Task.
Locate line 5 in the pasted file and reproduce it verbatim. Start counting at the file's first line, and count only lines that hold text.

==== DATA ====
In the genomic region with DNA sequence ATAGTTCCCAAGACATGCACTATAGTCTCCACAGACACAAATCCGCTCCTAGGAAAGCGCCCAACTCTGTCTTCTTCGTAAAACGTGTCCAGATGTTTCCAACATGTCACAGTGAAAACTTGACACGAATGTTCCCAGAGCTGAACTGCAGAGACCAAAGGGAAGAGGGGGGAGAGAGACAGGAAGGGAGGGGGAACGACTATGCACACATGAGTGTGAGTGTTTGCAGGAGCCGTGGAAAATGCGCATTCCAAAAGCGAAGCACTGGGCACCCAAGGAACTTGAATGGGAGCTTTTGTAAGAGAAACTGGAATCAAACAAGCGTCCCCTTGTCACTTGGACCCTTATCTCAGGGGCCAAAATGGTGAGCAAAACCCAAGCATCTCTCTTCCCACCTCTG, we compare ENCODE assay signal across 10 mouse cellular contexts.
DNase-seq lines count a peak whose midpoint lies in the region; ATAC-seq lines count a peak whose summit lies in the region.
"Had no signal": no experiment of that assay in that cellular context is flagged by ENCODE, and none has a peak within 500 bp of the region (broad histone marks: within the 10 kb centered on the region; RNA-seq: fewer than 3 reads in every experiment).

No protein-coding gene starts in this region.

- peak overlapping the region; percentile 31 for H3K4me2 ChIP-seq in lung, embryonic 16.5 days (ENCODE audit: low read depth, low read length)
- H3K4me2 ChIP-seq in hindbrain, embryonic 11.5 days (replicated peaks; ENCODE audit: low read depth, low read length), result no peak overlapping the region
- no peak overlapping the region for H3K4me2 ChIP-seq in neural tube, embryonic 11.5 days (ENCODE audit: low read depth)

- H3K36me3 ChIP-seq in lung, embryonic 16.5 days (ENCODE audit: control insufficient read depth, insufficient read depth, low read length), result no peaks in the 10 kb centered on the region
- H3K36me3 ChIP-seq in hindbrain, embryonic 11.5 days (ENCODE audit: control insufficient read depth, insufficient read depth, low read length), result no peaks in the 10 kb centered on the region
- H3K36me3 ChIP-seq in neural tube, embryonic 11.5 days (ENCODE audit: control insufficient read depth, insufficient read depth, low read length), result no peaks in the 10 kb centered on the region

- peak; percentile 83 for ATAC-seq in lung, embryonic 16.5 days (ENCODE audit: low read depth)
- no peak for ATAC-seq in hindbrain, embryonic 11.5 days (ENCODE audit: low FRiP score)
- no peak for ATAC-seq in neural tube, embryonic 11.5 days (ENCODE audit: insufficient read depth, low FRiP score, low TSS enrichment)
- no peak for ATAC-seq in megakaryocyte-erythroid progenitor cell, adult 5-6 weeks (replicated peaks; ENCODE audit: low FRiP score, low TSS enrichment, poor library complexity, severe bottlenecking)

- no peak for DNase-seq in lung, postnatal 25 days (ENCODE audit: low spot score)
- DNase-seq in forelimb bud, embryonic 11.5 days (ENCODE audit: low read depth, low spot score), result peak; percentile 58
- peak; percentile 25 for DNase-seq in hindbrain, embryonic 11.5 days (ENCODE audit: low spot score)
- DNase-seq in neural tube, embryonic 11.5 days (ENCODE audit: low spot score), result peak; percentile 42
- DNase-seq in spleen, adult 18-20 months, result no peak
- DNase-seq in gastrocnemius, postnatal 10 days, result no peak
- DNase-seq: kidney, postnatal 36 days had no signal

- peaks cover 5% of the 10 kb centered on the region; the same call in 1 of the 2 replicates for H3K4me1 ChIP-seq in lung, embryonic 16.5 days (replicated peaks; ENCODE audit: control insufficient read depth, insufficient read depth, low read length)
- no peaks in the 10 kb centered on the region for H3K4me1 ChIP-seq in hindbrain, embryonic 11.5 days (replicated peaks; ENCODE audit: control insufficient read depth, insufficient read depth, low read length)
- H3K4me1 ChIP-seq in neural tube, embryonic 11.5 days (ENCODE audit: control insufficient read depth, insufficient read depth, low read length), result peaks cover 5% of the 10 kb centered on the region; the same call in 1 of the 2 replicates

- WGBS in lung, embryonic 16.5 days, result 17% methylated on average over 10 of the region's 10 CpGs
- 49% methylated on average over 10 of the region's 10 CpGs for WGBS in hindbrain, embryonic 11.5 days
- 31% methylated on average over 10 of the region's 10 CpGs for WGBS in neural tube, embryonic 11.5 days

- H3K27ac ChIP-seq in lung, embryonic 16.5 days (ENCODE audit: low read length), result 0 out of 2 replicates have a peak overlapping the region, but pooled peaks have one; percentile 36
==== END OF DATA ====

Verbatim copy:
- peak overlapping the region; percentile 31 for H3K4me2 ChIP-seq in lung, embryonic 16.5 days (ENCODE audit: low read depth, low read length)